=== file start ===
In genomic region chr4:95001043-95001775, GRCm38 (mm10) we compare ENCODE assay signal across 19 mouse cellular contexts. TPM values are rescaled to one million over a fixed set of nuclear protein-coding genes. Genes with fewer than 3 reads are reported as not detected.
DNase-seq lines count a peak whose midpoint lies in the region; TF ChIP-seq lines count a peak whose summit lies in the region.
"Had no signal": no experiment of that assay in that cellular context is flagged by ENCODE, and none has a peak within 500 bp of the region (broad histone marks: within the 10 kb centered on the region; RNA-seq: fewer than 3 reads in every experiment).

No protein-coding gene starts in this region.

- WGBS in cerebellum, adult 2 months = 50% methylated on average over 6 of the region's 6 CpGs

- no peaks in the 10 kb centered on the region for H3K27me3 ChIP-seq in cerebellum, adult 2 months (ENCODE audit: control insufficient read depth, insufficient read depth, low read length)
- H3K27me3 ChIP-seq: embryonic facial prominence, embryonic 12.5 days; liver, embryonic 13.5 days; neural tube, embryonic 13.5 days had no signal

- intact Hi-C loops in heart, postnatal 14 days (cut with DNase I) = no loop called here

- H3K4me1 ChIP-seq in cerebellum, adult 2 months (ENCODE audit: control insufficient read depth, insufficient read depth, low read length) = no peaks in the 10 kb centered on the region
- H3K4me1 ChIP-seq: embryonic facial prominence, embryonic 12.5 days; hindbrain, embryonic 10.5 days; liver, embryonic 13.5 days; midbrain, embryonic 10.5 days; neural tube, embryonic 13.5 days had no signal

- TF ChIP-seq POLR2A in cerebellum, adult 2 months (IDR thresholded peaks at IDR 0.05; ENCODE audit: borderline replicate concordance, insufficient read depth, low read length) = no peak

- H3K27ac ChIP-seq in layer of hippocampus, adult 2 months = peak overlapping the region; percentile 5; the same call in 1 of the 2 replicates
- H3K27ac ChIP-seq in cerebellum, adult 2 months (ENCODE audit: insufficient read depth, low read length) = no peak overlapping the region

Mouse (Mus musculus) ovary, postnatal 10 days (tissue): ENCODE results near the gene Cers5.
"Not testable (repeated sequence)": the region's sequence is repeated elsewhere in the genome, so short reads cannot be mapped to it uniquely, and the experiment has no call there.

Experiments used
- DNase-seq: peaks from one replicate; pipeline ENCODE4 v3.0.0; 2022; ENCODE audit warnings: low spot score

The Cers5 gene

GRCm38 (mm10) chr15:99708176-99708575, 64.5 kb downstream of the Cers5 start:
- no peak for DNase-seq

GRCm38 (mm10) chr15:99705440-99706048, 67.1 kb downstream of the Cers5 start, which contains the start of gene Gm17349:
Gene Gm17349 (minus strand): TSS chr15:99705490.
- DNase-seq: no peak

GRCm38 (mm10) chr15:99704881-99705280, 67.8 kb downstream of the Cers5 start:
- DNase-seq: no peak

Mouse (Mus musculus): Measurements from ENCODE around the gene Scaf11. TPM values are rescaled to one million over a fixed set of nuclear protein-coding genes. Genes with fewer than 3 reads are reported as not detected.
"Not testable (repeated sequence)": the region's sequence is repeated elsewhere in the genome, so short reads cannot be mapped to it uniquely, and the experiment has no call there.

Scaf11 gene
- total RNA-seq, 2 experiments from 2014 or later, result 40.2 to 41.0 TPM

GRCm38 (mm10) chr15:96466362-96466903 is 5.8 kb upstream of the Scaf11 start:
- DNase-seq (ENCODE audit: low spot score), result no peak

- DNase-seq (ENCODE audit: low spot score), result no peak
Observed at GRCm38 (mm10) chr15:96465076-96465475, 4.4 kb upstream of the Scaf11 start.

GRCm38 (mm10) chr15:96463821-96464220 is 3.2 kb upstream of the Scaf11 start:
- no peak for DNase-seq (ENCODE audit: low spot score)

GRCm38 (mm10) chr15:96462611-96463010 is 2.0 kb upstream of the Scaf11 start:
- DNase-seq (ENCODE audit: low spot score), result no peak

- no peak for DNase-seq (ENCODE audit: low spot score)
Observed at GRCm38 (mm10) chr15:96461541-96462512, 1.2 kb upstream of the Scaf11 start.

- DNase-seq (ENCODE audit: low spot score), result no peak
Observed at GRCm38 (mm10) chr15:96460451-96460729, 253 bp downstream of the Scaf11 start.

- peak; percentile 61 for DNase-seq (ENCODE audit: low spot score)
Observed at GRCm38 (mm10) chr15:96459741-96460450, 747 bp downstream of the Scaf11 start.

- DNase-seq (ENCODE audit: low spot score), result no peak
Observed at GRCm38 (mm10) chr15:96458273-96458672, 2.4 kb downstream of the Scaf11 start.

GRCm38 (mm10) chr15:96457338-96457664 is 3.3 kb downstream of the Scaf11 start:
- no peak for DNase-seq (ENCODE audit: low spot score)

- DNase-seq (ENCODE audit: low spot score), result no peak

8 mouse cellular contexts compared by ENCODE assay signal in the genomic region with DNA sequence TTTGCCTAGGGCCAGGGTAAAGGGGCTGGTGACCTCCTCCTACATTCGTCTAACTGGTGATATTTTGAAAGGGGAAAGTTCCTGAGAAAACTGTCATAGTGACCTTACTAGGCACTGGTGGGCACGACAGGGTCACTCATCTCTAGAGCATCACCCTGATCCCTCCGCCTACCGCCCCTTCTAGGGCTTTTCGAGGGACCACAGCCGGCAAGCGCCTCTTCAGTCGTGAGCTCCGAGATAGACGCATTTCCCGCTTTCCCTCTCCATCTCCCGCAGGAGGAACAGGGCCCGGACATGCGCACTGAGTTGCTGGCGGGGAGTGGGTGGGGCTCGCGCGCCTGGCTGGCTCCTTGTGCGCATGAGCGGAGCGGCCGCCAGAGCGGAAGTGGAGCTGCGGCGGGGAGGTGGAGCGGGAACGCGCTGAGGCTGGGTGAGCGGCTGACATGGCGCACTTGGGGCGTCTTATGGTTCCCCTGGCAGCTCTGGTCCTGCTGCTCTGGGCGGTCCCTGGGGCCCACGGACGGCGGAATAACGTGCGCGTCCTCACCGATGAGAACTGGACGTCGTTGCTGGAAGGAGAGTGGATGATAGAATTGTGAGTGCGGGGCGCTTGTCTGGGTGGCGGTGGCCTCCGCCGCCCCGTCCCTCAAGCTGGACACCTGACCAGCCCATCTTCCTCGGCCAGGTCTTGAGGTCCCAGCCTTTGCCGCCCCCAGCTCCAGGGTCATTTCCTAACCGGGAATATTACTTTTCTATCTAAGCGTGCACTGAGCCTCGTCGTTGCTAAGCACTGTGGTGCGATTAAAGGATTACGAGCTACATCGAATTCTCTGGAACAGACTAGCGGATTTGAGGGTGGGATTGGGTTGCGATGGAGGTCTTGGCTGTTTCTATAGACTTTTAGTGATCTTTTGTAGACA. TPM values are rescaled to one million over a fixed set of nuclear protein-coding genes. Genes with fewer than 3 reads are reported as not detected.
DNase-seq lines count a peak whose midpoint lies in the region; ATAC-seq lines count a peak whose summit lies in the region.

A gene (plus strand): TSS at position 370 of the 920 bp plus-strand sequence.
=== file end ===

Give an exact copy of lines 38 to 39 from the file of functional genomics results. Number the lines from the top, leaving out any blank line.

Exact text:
- no peak for DNase-seq (ENCODE audit: low spot score)
Observed at GRCm38 (mm10) chr15:96461541-96462512, 1.2 kb upstream of the Scaf11 start.